Europe
6:39 pm
Mon August 19, 2013

Relying On Old Artisan Ways, French Brand Makes Itself Anew

Originally published on Mon August 19, 2013 6:58 pm

Founded in the mid-19th century, French luxury leather goods maker Moynat became renowned for making traveling trunks for the moneyed set. Though a pioneer in its field, it fell on hard times and closed its doors in the 1970s.

These days, the fabled company is undergoing a resurrection — turning out limited quantities of luxurious, handmade bags that rely on centuries-old craftsmanship.

On a recent day, Moynat's CEO, Guillaume Davin, leads me up the back stairs of the company's flagship boutique in Paris.

He opens a door to a room on the second floor above the shop, and my eyes fall upon dozens of beautiful, vintage trunks stacked up against the walls, covered with those romantic old travel stickers.

He points out one of the trunks; it belonged to the president of Venezuela in the 1920s.

"The last trip he took was from Le Havre to Panama," Davin says. "This was, of course, a made-to-order trunk and it was developed especially for him."

Every trunk here has a rich story. Moynat patented the first waterproof trunk in 1854, covering it with an Indonesian sap called gutta-percha.

Founded in 1849 by Pauline Moynat, the company created trunks for grand trans-Atlantic crossings. But it hits its stride when the automobile came into fashion, crafting individual pieces to fit car interiors — like hugging a wheel well.

The trunks fit the exact width and shape of the first automobiles, Davin says. Other distinguishing details included being lacquered in the same color of the cars and concave bases.

"Moynat was founded by a woman, and she brought a bit of femininity in the world of trunks," Davin says.

The aerodynamic curves and array of colors are what set Moynat apart from its competitors 100 years ago. And they're the company's signature today, says designer Ramesh Nair, whose handbag designs mimic the trunks made for cars.

"That's what gave me the idea of doing the little bag called 'Pauline,' which is one of our favorite bags," Nair says. "It's exactly the same curve."

One of the very first leather goods houses of its day, Moynat was known for its traditional know-how and handcrafting skills.

But by the 1960s the trunks weren't selling so well and the name wasn't in fashion anymore, and Moynat closed shop in 1976.

Resurrecting Moynat is the personal passion of French billionaire Bernard Arnault, who also owns luxury house LVMH Moët Hennessy Louis Vuitton, maker of another luxury leather line, Louis Vuitton.

Why another expensive handbag? Because Arnault considers Moynat part of French cultural heritage, so he tapped luxury veterans Davin and Nair to take the project on.

After Moynat's 35-year absence from the market, they had to put the story together again.

"We spent a lot of time in libraries," Davin recalls. "We spent a lot of time in antique shops, flea markets."

And, not surprisingly, antique car shows.

"Vintage car collectors and trunk collectors were very knowledgeable," Davin says.

Working together, they rebuilt Moynat by going back to the roots of the craft, says Nair.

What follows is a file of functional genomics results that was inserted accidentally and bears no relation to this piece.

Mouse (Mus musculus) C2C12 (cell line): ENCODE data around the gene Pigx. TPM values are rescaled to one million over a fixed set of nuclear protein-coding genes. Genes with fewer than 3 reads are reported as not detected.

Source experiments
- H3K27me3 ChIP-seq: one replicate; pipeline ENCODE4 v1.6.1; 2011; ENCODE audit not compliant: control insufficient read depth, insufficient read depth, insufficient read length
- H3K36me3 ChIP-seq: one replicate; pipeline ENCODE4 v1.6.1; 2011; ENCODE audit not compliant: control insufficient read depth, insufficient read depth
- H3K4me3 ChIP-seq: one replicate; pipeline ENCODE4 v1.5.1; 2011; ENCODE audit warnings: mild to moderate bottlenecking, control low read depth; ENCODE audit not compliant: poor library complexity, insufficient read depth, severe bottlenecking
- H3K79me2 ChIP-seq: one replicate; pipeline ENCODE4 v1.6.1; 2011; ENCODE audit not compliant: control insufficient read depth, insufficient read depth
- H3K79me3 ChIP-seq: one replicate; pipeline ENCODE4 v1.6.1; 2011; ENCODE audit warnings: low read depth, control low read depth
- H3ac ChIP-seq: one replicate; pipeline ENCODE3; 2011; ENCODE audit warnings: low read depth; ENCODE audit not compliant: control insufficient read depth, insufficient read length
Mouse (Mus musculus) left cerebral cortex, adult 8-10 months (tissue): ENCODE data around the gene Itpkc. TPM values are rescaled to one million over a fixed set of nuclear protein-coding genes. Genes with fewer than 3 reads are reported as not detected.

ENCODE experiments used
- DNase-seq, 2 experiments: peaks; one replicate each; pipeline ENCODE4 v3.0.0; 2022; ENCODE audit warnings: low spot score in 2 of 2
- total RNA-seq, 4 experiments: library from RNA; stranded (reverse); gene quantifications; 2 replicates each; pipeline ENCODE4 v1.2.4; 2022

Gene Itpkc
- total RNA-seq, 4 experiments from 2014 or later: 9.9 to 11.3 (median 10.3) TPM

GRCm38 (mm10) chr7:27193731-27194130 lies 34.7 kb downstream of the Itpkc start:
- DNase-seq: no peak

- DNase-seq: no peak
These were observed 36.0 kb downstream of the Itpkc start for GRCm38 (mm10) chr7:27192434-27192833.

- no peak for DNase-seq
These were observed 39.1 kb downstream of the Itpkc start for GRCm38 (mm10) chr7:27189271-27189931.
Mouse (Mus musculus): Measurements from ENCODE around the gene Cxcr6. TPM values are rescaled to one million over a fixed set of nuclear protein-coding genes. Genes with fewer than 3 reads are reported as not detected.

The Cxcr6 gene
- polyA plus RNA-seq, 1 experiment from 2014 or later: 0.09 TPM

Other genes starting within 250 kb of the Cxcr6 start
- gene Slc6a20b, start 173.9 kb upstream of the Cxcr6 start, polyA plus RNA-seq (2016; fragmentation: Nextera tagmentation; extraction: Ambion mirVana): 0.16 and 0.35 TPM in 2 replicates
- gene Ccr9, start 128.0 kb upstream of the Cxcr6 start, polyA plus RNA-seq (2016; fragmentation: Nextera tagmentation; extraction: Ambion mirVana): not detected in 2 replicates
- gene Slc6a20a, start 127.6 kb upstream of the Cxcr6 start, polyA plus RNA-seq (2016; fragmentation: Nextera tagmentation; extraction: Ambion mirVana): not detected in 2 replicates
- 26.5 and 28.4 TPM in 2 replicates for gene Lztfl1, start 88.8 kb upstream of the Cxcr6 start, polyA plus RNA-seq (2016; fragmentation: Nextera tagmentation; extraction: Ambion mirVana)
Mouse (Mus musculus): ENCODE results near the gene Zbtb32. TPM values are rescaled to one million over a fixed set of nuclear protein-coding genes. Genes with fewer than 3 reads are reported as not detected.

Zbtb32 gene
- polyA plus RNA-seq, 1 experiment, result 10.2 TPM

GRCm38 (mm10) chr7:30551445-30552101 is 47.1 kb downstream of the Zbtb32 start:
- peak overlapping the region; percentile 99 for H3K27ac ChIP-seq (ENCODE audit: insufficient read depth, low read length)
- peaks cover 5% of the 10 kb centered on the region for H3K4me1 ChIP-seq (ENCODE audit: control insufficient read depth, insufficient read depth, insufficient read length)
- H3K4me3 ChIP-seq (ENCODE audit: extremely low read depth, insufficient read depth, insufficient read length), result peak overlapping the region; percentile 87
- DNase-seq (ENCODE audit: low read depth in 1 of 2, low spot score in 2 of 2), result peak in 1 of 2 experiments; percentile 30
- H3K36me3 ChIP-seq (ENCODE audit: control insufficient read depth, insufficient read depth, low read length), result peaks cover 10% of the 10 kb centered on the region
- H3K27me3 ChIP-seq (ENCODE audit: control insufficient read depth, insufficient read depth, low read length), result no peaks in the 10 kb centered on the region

"We didn't have anything to look back on. We had a few pieces, but we didn't have anybody to tell us the story firsthand, so we had to do a lot of digging, a lot of what [Davin] calls 'the Jurassic Park moment.' We had to find things out, look at the DNA, find codes and then structure it. So it was really starting from zero."

These days, Moynat makes about 30 bags a week — mostly women's handbags and briefcases — which are all individually crafted by hand. Agathe Havlicek works in a small atelier above the Paris boutique. She hammers the stitching on a handbag, a step in traditional leather-goods making that's not practiced anymore. The 30-year-old spent years learning her craft at a French artisan school that's existed since the Middle Ages.

"This is passionate work because no bag is alike," Havlicek says. "And when you're creating a handbag with the designer, you really have to get inside his head and figure out what he wants."

Other artisans stitch by hand with long colorful thread or ever so slowly on a sewing machine. Staying close to a skilled work pool is important for the company. Moynat has another small workshop in a southern town that was once the capital of the French shoemaking industry. And its trunks are made in the city of Limoges, traditional home of cabinetmakers.

Moynat's two most popular bags today, the Pauline and the Rejane, sell for about $4,000 each. But listening to Davin describe what goes into making a briefcase, you realize what you're paying for.

"The lining is nailed, it's not glued, the case is made of one piece of wood that is sculpted so that it perfectly marries the lid," he says. "There are over 450 brass nails in this briefcase and they're all hand-nailed."

Davin clicks the bag shut with the specially patented and hand-cast cat's tongue lock. But the company doesn't advertise and you can't buy a bag online. The only way to get one is to come to Paris and visit the Moynat boutique at 348 Rue Saint Honore.

Copyright 2013 NPR. To see more, visit http://www.npr.org/.

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